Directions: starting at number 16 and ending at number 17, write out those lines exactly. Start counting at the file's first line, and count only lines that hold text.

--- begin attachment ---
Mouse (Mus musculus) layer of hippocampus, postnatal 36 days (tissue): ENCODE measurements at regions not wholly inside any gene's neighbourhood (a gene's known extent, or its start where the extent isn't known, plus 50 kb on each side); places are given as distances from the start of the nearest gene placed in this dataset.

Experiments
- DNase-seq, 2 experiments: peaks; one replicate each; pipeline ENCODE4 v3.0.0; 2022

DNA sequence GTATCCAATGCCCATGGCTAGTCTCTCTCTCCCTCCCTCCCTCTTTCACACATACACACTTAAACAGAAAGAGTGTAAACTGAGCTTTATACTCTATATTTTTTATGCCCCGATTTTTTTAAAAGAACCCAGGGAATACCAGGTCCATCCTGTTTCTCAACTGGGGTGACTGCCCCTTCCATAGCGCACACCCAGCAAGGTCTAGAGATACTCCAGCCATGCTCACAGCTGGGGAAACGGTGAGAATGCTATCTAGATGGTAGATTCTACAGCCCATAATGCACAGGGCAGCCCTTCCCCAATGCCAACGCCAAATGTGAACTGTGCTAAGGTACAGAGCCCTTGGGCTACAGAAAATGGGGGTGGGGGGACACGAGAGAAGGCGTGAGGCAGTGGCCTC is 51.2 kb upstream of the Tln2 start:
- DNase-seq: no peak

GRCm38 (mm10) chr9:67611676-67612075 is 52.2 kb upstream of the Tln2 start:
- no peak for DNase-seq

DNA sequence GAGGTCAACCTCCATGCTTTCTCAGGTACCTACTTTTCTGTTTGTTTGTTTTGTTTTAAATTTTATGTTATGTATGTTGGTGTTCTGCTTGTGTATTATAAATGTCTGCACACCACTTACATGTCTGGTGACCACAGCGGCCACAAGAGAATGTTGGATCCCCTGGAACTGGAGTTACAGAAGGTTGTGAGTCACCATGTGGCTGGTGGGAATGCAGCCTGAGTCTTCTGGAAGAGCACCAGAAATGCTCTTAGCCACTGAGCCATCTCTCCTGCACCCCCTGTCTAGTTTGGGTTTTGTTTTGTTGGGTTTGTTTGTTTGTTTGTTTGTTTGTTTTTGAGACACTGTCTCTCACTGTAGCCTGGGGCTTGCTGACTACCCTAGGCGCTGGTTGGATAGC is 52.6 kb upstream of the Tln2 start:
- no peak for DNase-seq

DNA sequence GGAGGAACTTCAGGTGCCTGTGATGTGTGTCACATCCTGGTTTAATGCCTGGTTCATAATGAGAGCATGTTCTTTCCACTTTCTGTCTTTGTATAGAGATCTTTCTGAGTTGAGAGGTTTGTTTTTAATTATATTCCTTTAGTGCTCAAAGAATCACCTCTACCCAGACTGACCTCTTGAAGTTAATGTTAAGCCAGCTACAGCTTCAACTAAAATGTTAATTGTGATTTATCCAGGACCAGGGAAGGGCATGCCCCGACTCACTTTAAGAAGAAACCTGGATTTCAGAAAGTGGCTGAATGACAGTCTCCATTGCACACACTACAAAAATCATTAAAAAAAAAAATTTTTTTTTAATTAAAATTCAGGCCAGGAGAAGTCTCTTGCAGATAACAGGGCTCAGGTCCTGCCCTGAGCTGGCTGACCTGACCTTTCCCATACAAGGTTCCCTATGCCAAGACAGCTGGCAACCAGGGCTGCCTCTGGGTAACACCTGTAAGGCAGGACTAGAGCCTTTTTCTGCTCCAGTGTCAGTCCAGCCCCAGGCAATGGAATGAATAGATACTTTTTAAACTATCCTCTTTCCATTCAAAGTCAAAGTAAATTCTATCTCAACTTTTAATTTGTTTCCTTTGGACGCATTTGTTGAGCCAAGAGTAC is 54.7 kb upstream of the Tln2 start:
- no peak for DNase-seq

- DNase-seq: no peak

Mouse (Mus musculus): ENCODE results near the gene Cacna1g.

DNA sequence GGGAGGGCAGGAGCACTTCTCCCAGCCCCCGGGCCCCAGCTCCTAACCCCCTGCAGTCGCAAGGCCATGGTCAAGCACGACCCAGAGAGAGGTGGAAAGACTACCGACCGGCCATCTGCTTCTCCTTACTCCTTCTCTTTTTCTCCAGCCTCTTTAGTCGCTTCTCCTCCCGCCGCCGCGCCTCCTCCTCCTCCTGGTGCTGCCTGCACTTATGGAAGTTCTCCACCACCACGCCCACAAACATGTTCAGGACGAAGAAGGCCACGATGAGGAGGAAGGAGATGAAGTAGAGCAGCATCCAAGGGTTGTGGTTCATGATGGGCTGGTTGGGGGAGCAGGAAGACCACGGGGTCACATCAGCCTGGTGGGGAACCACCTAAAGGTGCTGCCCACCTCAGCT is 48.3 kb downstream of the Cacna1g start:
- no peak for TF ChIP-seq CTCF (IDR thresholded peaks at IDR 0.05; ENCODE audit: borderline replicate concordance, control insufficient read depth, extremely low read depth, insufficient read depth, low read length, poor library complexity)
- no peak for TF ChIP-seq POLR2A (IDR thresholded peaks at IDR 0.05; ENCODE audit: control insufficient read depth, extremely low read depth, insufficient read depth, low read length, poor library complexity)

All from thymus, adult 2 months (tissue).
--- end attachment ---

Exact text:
- no peak for TF ChIP-seq POLR2A (IDR thresholded peaks at IDR 0.05; ENCODE audit: control insufficient read depth, extremely low read depth, insufficient read depth, low read length, poor library complexity)

All from thymus, adult 2 months (tissue).